Our Transforming Grid: Focus on Reliability, Not the Fuels

johnmoore_chicago-0872_450October 3, 2017 by John Moore, Director, The Sustainable FERC Project

Whenever coal or nuclear interests claim America needs their fuel to avoid power blackouts, you should check your wallet. Every time they see a threat to their business, they claim the sky will fall unless they’re subsidized in some way. We’re seeing it again now, with the added twist that they claim the electric grid’s “resilience” is also at risk if we don’t pay more for their costly power. But bailouts will only stiff customers, increase carbon and other pollution, and stifle innovation, while adding few grid benefits that cleaner resources can’t offer at a lower cost.

These are several of the points I made in my testimony to Congress today regarding the state of the nation’s power grid. The hearing was held against the backdrop of a Trump administration determined to find extreme and unprecedented ways to rescue so-called “baseload” power, which has become too expensive to compete with other sources of electricity in some markets.

“Reliability” claims are a common scare tactic

Those defending polluting and/or costly power usually play the ‘grid reliability’ card when their business is threatened, but the card looks a little different each time. Two years ago, during the Clean Power Plan discussions, some said the U.S. grid would falter as we added more wind and solar power. Those claims got little traction, since the grid already can manage high levels of clean energy, and much higher levels are possible.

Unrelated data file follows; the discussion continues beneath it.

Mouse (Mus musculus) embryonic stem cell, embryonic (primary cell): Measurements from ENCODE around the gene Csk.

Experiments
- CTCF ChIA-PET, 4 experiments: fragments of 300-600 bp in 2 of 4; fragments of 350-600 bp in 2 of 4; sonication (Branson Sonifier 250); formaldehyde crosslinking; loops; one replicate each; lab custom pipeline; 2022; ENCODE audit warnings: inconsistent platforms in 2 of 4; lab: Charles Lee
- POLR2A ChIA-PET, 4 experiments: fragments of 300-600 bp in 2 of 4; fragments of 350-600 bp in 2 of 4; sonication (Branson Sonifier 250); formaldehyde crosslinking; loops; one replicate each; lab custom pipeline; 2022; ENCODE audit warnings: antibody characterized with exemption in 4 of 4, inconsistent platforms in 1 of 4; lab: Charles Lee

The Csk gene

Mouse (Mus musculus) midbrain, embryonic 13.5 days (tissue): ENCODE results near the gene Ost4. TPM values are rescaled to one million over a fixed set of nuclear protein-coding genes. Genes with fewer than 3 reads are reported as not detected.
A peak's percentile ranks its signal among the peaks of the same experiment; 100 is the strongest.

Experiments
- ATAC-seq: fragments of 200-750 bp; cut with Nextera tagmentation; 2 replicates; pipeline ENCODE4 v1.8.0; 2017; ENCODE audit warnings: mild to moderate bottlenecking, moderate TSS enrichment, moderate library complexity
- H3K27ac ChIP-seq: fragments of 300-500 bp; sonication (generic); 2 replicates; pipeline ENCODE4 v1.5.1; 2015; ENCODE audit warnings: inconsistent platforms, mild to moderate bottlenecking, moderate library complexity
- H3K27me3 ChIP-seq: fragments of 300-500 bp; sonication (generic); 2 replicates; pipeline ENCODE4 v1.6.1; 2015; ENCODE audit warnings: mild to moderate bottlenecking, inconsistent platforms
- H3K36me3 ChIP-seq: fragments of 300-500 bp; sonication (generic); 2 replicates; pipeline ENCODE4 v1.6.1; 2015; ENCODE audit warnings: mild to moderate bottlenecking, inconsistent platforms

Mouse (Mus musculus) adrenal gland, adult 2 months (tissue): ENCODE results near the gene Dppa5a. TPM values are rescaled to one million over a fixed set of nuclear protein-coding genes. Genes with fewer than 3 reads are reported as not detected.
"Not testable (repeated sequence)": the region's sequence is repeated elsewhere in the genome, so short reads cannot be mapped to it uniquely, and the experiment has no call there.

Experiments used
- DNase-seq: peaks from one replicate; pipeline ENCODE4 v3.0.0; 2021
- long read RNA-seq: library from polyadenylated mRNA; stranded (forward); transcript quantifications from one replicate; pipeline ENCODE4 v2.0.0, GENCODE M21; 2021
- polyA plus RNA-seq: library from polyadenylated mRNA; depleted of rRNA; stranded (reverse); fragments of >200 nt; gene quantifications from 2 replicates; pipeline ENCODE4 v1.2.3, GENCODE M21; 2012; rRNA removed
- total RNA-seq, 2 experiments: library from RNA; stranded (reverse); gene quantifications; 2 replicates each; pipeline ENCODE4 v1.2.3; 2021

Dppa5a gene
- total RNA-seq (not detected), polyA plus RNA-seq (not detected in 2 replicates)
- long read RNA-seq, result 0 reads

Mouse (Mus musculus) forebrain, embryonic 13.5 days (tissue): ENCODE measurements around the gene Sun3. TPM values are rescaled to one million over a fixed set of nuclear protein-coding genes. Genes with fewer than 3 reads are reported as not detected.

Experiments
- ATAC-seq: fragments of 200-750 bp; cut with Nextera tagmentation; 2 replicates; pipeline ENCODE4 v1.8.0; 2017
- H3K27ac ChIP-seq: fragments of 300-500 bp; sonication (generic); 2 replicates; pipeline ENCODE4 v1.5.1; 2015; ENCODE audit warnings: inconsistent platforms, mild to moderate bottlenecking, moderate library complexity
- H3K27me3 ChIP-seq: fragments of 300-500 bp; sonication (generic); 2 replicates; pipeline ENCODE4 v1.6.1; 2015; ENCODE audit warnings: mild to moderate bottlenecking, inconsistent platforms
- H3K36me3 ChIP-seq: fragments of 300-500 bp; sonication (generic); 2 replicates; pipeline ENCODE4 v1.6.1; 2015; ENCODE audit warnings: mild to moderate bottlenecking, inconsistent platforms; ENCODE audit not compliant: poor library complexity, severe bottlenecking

This year’s argument is that “baseload” power (mostly coal and nuclear) is uniquely reliable and more “resilient” than other sources such as natural gas, wind, and the sun. “Resilience” has become the latest buzzword in the electricity sector because it describes the ability to reduce the impact of extreme weather and other disruptions, such as the recent hurricanes, as well as the ability to bounce back quickly after a power/system failure.

In truth, however, the recent hurricanes have hammered home the lesson that all power sources are vulnerable to disruptions. For example, several nuclear units had to go offline for up to six days in Florida last month in preparation for Hurricane Irma, causing the loss of thousands of megawatts of power. Two nuclear units also went offline in Texas to prepare for Hurricane Harvey. Coal didn’t fare much better. During Harvey, one coal plant’s onsite coal pile became so saturated with rainwater that it couldn’t be used, forcing the plant to switch to natural gas for the first time in eight years. Freezing temperatures are another problem, such as when coal piles and power plants froze during the 2014 Polar Vortex in the eastern United States, incapacitating up to 25 percent of PJM’s coal fleet.